These posters voiced a range of responses to the film including: “You don’t fucking get it!” and “Fuck Your Transphobia!” as well as “Trans Lives Do Not Equal $$” and to cap it all, the sign hung on the podium read: “Fuck this cis white bitch”!! The protestors waited until after the film had screened at Peirce’s request and then entered the auditorium while shouting “Fuck your respectability politics” and yelling over her commentary until Peirce left the room. After establishing some ground rules for a discussion, Peirce came back into the room but the conversation again got out of hand and finally a student yelled at Peirce: “Fuck you scared bitch.” At which point the protestors filed out and Peirce left campus.
(At the time we were working together, and again in an email this week, Peirce described a somewhat less abrupt ending to the evening than the ones news accounts depicted: She said she managed to stay in an effort to reason with the students wanting to hear the speech, and as some protesters repeatedly interrupted and screamed, was able to answer some questions before leaving).
An editorial in the entertainment industry publication IndieWire about the Reed students’ shutdown of Peirce’s speech mostly took the students’ side even while noting that “‘Boys Don’t Cry’ became the first film to represent transgender masculinity in a believable way”; that “‘Boys Don’t Cry’ is a vital film, simultaneously joyous and brutal; it was game-changing in its representation of trans existence at the time“; and the Reed protests “may be a misguided attack on a respected queer filmmaker and vital piece of independent film history.” Nonetheless, it announced, “it would be irresponsible to dismiss the complaints outright” because “the movie portrays the plight of a transgender man, but it doesn’t feature a transgender performer.”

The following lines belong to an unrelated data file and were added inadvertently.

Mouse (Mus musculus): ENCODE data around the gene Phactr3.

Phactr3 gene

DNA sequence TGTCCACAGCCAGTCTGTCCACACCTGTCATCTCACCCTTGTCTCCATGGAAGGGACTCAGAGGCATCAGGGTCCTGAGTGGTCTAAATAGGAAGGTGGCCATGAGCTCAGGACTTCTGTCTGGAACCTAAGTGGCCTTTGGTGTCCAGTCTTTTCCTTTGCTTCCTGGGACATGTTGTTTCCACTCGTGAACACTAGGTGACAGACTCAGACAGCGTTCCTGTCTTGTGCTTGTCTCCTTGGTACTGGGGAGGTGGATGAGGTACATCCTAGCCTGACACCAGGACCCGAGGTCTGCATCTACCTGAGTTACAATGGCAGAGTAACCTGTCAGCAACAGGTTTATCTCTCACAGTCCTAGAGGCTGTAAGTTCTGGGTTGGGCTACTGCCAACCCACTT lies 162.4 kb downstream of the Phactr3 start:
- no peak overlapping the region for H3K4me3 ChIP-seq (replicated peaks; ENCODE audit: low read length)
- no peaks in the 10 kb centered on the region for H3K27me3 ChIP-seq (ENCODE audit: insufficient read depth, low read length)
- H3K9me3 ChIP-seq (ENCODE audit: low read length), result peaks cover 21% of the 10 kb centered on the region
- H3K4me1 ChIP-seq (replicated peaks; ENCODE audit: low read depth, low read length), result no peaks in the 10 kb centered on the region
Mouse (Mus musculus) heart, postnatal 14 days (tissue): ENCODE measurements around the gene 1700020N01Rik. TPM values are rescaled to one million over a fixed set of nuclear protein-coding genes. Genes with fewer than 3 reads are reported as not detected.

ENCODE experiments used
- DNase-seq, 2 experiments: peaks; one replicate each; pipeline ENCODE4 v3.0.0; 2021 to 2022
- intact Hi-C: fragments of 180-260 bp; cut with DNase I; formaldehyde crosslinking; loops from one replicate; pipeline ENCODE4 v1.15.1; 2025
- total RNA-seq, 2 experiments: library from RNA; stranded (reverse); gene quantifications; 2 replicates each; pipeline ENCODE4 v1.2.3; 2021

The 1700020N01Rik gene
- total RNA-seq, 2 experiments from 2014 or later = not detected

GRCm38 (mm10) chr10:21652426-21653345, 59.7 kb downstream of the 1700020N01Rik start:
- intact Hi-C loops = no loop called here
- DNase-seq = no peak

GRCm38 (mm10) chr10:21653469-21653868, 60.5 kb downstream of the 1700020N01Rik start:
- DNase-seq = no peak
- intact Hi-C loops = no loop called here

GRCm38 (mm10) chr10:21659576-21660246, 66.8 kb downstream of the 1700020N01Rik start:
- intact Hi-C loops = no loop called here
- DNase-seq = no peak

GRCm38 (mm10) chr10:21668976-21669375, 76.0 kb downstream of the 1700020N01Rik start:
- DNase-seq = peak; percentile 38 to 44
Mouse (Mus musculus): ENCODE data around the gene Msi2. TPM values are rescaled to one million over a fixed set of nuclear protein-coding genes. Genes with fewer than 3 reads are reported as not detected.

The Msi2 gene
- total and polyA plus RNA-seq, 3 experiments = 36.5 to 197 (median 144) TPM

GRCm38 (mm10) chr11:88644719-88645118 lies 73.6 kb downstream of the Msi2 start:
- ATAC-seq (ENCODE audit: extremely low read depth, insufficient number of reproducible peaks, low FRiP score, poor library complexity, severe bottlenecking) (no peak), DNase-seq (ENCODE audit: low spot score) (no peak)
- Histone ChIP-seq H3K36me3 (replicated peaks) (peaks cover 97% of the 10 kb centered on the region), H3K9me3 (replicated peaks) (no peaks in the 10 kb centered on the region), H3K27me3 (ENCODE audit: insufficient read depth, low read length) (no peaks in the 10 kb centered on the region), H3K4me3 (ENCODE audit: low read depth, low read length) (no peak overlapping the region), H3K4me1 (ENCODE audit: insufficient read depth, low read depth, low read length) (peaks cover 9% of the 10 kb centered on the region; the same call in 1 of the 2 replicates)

Are debates about whether directors should only cast LGBT actors to play LGBT roles reasonable? I suppose. Personally, I have always viewed acting as a craft where people embody others including those who are unlike them, rather than identical to them. And particularly for the era when “Boys Don’t Cry” was made, the demand that a trans male should have been cast in the starring role deviates from anything resembling reality.
Nonetheless, I can certainly see the validity of the argument now that trans actors in particular have a dearth of opportunities and thus should be given jobs in film when possible. But to scream at someone and berate them to the point where they are barred from speaking to those who want to hear them because of their inability to cast a trans man in a film two decades ago is thuggish and authoritarian, and to do so toward someone of Peirce’s profile — shaped by having taken immense career risks to make this film — is madness of the highest order.